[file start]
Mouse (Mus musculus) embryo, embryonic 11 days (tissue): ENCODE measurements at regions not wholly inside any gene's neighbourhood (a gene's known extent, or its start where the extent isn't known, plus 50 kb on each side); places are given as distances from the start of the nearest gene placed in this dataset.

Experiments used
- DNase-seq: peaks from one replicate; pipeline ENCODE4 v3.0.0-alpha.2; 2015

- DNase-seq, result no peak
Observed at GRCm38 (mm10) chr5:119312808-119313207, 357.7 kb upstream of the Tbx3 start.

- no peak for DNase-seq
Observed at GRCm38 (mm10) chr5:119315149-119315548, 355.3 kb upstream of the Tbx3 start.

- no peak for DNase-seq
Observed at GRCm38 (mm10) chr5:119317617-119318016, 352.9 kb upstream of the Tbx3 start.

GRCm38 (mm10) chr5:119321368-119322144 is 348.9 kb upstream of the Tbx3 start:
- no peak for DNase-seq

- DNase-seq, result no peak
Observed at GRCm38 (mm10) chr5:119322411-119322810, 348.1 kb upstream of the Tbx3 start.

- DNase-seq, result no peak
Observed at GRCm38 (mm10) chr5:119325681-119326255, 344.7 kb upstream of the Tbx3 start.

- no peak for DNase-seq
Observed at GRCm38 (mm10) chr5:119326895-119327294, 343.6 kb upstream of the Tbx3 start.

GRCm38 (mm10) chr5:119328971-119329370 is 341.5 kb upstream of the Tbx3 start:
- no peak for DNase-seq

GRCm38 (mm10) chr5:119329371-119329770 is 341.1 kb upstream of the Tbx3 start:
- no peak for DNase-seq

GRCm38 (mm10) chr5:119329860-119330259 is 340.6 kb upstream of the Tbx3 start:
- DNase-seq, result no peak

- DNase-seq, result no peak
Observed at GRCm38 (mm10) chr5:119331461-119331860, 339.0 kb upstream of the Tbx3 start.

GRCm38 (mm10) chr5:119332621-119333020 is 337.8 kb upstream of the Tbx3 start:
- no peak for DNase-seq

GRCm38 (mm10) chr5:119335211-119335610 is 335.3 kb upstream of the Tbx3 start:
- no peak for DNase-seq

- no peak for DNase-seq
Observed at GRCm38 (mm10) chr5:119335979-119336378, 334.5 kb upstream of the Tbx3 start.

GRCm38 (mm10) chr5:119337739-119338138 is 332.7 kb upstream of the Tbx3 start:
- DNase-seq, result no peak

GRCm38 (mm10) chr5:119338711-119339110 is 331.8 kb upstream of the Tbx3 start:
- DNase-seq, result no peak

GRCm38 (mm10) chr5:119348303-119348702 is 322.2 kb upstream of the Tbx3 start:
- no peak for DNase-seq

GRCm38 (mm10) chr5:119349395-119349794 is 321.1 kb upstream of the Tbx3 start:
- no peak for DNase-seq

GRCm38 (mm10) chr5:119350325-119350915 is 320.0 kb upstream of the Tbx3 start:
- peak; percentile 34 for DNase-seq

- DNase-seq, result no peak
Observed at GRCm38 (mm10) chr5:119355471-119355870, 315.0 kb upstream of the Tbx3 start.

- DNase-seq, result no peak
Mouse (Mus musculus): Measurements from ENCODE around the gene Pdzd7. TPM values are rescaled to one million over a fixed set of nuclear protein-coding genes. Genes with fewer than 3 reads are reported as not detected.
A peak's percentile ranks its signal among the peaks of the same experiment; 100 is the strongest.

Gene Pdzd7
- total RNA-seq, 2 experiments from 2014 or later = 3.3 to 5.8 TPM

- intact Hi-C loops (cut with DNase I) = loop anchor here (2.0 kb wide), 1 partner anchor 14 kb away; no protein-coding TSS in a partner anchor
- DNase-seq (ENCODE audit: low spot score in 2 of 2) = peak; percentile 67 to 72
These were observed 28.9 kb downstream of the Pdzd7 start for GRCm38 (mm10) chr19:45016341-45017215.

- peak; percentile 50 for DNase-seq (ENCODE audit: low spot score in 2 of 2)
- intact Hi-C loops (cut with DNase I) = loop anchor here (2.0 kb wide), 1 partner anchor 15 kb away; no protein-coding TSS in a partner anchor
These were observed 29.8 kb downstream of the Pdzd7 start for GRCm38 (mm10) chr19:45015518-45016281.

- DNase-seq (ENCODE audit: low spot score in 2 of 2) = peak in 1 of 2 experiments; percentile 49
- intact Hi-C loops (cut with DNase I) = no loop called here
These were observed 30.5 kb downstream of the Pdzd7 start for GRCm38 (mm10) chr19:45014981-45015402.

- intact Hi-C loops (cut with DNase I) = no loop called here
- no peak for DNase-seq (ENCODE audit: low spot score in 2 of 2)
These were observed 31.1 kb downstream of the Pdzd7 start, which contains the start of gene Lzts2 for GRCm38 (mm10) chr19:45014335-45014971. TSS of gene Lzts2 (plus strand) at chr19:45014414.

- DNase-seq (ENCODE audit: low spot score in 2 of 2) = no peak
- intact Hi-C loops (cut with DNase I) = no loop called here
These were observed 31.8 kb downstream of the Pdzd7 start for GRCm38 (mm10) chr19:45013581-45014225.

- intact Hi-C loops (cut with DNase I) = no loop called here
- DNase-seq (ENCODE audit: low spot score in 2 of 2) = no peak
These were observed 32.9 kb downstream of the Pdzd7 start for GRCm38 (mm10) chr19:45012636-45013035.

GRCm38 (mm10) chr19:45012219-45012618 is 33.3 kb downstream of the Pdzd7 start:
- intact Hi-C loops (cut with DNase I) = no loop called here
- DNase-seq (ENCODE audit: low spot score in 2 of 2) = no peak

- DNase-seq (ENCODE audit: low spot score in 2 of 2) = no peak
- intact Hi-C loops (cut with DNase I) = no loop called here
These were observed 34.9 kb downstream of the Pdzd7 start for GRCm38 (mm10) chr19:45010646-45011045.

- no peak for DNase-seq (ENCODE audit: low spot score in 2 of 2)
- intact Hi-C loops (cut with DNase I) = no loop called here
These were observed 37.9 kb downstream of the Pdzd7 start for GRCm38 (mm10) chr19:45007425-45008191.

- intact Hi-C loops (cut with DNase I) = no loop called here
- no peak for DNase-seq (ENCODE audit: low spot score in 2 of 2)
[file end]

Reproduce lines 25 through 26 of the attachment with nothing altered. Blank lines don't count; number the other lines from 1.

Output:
Observed at GRCm38 (mm10) chr5:119331461-119331860, 339.0 kb upstream of the Tbx3 start.

GRCm38 (mm10) chr5:119332621-119333020 is 337.8 kb upstream of the Tbx3 start: